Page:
There is a pool at the junction of the Regents Canal and Grand Union Canal that is now known as Little Venice. Every year there is a Festival and Cavalcade of canal boats. Some have traveled hundreds of miles using the vast network of canals that were once the lifeblood of Britain’s trade and industry.
Canal boats became ornamental even as working boats.
A Small Sample of the Cavalcade
Some of the Characters
The ugly duckling.
“One likes to be a good sport, but if one more reveler refers to me as loofah neck I shall scream”.
The London Waterbus operates between Camden Lock Market ⇐ and Little Venice on the Regents Canal. The waterbus has a seasonal timetable ⇒ and the journey time is approximately 50 minutes. The Little Venice destination is a charming pool with a barge cafe and an enchanting barge puppet theatre ⇓.
The canal is part of a huge network that was once the lifeblood of trading Britain, moving goods and raw materials between ports and the hinterland by horse-drawn barge. Many of the old canals have been restored and now provide for house boats and holiday barges. History ⇒ and scenic Barge Holidays ⇒ (one source) and the Norfolk Broads Holiday River Boats ⇒ (no canal locks).
Many canals have tunnels and this section of the Regents Canal has two. The longest UK tunnel of 3.24 miles is in the north of England at Standedge ⇒ (pronounced Stannige). The long tunnels did not have towpaths and men had to lie on the cargo and push the barge along by walking along the roof or walls of the tunnel (called legging). Professional leggers were available at one shilling per hour and the Standedge tunnel would take a back-breaking three hours to traverse with a fully laden barge.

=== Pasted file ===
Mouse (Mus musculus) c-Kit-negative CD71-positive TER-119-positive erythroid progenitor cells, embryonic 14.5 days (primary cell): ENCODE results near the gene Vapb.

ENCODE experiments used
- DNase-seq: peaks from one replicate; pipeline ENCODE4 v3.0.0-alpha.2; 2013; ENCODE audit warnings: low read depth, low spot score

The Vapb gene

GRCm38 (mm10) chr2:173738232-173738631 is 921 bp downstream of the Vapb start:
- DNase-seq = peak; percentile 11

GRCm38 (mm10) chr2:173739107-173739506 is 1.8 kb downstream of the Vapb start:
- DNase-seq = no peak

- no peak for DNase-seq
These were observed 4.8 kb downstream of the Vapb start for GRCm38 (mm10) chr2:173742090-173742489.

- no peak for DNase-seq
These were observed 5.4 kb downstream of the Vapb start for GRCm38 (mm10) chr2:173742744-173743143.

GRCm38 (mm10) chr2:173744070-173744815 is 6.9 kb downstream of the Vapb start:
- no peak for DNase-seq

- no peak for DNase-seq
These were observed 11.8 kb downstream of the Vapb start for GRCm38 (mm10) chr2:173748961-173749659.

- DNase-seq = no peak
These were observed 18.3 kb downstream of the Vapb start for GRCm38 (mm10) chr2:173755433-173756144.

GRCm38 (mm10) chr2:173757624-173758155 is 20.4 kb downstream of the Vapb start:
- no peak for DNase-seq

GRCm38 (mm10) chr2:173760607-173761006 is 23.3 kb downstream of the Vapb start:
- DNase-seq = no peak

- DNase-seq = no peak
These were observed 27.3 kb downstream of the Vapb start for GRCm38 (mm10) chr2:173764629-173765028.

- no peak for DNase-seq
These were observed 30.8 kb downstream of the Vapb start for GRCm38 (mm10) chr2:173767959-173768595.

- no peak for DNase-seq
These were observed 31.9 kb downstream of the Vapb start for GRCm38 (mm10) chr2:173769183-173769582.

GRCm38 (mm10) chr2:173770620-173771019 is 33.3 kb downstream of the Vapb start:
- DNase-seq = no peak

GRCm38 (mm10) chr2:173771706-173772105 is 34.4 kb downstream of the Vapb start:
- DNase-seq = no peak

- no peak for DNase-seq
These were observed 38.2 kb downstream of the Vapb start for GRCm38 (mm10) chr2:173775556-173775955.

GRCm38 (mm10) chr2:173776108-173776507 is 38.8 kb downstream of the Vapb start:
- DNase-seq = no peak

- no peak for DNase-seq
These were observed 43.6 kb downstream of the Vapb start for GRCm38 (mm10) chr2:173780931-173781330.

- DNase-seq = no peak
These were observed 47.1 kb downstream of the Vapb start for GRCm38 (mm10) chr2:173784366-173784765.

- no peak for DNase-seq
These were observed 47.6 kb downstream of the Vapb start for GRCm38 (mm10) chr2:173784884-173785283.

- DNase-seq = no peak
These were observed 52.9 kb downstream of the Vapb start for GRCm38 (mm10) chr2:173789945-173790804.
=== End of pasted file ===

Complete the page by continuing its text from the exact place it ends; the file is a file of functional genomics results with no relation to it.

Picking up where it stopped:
Here are just a few snaps from the London Waterbus journey.
Starting from a small cut just past the lock at Camden Market the waterbus passes St Martin’s Church and then some pleasant foilage.
Then there are several embassies.
The route passes through Regents Park (London) Zoo, although all that can be seen from the canal is the giant aviary.
One of the few remaining Catholic Apostolic Churches (Maida Vale). A curious religious movement which was founded by three self appointed apostles in England in 1831 and spread to Germany and USA. The church ceased ordination in 1901 and so became virtually extinct by the 1970’s.
Arriving at Little Venice there is the barge cafe.
And, a fine view back across the pool.
On the other side of the Little Venice pool is the Puppet Theatre Barge ⇒, which magically appears from Richmond between October and the following July. Whilst it may not look like much from the outside, the inside is warm and cosy and the performances are skillful and enchanting and usually suitable for a broad age range.